Genteel Grange-over-Sands is an excellent example of a prosperous, Edwardian seaside resort. Steeped in elegance and charm, this is the perfect place to indulge in a very English pastime - a leisurely stroll along the fine promenade, a walk in the Ornamental Gardens and afternoon tea in one of the many fine cafes. Looking over Morecambe Bay's sands to the south, the town is more sheltered than much of the Lake District. Once an important headquarters for the walk across the tidal sands from Hest Bank to Lancaster, the crossing is now a tourist attraction rather than a necessary travelling shortcut. Now, as then, a guide is required to cross the sands. The tide changes swiftly, and there are many areas of quicksand. To enhance Grange for seaside worshippers, a mile-long promenade, stretching from Blawith Point to the Victorian railway station, was built in 1904. Next to it are the Ornamental Gardens with rare trees and plants. Waterfowl enjoy the artificial lakes. Specialist shops abound. Higginsons, a butcher shop, won a "best butchers in Britain" award. There are a large range of eating establishments where local specialties such as Cumberland sausage, Holker venison, Morecambe Bay shrimps, and Flookburgh flukes are on offer.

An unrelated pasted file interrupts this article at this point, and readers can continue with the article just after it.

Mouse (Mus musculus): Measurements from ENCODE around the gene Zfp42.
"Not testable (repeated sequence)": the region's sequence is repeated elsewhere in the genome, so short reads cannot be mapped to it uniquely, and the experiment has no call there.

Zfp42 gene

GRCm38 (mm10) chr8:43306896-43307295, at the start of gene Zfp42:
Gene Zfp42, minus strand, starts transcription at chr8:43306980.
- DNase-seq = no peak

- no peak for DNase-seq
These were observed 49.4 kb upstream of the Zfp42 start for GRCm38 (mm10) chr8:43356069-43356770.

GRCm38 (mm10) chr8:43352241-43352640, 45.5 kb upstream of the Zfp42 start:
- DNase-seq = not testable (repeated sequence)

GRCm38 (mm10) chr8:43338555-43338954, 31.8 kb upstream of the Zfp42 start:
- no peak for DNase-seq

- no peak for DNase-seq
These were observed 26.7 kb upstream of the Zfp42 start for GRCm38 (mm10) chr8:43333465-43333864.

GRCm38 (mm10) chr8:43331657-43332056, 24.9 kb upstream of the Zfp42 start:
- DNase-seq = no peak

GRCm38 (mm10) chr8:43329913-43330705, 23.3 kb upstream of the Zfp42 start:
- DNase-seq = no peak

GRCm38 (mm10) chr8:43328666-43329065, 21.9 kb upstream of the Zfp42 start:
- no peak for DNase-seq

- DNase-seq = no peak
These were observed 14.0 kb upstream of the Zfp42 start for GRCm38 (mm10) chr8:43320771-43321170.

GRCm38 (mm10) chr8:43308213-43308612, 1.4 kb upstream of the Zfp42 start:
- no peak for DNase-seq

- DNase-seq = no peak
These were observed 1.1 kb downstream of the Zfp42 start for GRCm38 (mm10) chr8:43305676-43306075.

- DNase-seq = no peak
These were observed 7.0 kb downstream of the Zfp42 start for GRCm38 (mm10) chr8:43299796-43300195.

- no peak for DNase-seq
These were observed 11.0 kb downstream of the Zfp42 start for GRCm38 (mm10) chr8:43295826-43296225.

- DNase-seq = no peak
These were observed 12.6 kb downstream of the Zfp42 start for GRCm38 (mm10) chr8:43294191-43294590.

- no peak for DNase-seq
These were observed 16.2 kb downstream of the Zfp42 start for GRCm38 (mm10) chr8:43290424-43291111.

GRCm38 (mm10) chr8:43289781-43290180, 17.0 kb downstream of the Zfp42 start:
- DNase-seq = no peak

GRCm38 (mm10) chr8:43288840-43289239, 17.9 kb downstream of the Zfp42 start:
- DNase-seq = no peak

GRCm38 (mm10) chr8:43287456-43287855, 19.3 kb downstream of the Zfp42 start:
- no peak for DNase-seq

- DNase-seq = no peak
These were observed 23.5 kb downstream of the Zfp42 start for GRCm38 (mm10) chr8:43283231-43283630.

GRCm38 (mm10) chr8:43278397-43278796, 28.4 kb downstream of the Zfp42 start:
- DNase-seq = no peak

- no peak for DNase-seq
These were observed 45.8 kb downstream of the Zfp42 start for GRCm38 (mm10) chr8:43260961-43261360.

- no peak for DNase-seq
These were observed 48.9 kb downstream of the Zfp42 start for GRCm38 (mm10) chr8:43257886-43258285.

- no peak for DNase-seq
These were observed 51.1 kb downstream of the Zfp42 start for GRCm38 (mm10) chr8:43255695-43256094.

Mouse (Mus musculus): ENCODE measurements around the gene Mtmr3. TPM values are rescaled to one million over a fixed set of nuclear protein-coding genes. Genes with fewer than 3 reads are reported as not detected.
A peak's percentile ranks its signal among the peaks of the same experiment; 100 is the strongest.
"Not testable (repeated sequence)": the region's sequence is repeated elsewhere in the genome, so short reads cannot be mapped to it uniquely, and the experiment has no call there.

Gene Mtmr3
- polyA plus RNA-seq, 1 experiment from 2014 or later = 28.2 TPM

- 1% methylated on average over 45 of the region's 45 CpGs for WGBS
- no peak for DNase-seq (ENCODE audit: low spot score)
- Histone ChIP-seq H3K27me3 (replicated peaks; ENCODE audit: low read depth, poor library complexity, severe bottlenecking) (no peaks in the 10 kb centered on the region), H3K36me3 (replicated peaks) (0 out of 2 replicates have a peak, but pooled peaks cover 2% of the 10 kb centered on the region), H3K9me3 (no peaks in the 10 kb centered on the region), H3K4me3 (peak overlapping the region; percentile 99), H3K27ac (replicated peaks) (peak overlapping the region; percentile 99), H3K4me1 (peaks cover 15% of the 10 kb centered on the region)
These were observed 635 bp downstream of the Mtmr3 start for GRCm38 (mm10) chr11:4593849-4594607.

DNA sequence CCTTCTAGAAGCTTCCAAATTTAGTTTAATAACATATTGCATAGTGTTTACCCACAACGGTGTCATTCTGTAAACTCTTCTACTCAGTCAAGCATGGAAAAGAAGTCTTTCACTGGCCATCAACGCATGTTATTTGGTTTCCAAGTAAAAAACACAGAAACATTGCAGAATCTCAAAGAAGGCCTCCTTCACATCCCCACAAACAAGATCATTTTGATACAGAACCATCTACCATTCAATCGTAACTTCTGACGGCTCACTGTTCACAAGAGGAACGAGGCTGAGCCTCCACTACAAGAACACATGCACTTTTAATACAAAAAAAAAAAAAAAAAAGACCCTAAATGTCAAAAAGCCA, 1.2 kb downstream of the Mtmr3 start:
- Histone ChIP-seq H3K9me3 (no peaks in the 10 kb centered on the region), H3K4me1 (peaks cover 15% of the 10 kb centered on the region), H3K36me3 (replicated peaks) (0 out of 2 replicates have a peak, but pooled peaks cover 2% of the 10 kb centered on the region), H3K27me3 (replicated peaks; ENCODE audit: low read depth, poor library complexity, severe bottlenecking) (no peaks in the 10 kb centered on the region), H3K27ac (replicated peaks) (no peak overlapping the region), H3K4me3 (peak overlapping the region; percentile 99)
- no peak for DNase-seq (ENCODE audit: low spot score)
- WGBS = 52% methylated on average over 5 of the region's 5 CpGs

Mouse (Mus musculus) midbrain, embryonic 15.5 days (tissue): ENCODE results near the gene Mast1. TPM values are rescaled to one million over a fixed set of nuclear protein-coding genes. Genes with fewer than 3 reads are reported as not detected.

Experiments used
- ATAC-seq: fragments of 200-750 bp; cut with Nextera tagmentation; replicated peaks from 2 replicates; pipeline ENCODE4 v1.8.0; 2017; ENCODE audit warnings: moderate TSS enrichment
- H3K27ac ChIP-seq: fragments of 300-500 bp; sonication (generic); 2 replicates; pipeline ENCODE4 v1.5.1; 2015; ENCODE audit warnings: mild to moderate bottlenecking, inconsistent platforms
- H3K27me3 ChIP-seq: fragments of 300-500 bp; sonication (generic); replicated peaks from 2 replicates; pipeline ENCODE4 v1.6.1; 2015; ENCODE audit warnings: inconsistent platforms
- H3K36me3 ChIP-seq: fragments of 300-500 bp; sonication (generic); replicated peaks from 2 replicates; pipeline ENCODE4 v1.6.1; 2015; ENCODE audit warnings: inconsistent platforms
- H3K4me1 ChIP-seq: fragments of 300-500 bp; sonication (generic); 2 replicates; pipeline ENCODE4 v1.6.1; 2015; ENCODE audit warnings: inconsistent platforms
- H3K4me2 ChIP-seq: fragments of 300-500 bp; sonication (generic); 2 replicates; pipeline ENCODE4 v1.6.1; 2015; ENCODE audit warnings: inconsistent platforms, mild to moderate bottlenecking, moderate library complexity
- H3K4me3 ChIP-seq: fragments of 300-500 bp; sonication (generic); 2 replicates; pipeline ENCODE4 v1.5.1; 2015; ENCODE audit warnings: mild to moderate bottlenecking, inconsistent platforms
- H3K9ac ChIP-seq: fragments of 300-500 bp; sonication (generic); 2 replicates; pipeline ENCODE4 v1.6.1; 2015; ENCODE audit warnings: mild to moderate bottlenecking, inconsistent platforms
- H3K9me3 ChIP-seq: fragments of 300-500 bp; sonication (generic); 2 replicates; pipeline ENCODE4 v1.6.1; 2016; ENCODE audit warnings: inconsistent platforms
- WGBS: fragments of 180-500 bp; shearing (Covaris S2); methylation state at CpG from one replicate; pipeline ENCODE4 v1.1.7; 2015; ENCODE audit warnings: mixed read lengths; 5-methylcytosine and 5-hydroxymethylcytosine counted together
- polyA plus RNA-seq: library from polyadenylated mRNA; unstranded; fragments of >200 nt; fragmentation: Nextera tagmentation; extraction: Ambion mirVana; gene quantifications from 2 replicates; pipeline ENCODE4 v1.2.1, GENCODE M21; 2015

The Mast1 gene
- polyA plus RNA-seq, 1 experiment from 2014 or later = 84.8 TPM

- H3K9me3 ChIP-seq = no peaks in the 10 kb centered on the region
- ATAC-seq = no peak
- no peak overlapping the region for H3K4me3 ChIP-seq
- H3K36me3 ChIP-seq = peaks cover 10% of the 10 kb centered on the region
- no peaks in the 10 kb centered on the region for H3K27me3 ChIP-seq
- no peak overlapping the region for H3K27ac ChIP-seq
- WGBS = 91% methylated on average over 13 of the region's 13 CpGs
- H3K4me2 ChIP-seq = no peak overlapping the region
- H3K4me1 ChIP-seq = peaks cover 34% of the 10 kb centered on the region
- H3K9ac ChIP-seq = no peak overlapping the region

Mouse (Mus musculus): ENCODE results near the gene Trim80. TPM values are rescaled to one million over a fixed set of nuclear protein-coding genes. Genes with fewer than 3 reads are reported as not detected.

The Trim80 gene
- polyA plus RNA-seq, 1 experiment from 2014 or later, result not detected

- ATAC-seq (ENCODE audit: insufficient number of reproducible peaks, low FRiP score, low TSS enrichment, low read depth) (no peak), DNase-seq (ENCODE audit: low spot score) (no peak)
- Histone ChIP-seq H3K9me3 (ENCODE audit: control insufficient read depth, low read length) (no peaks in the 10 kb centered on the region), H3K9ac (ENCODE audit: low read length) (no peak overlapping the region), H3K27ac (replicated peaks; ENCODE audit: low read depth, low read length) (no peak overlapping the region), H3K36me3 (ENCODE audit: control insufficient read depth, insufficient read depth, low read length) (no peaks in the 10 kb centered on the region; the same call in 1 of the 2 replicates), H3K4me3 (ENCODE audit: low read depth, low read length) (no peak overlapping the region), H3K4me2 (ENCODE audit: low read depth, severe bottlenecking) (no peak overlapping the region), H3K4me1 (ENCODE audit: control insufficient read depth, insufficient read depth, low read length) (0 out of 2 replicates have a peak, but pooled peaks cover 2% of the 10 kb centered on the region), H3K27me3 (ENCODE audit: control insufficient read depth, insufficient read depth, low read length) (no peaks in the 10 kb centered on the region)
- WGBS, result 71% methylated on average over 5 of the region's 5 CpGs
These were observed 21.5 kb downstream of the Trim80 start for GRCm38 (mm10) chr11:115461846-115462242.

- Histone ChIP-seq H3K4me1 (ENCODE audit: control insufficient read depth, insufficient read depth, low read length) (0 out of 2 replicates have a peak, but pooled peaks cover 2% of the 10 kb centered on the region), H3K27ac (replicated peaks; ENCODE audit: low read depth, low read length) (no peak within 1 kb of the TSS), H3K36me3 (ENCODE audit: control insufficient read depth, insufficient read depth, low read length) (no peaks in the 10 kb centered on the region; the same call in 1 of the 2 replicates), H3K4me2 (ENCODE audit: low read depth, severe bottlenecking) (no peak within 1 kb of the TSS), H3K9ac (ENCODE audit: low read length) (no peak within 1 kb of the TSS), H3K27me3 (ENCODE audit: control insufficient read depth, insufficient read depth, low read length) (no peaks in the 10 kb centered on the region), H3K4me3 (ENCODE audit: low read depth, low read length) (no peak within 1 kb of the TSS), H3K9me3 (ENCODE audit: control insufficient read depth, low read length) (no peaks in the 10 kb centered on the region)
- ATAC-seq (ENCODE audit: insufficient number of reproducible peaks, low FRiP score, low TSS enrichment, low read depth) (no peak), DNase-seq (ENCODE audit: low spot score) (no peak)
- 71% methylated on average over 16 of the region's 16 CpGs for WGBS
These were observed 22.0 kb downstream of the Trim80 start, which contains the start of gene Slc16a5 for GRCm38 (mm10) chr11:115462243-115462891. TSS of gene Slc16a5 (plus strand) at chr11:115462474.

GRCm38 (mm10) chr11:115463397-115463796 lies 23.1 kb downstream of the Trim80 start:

This quirky market town, renowned for its year round programme of colourful festivals, has many claims to fame, including being the birthplace of Stan Laurel and home of the world famous Laurel and Hardy Museum. The twice-weekly street market, charming speciality shops and narrow, cobbled streets are a major draw for local people and visitors alike. Periodically there are also speciality food fairs selling organic produce and local delicacies. Ulverston, marks the start of the 70 mile Cumbrian Way and holds many pleasant surprises for the visitor. The Lakes Glass Centre is another Ulverston attraction offering a chance to see glassmakers using traditional methods, and to visit the 'Gateway to Furness Exhibition'. The town is credited with inventing pole vaulting as a sport in 1879. Outside the town, high on a hill, sits the Hoad Monument, a copy of a lighthouse, built in 1850. It was built as a tribute to Sir John Barrow, 1764-1848, an author, explorer and Under-Secretary to the Admiralty. Sometimes, the monument is open to visitors. At the top are stunning views over Morecambe Bay and the Lake District .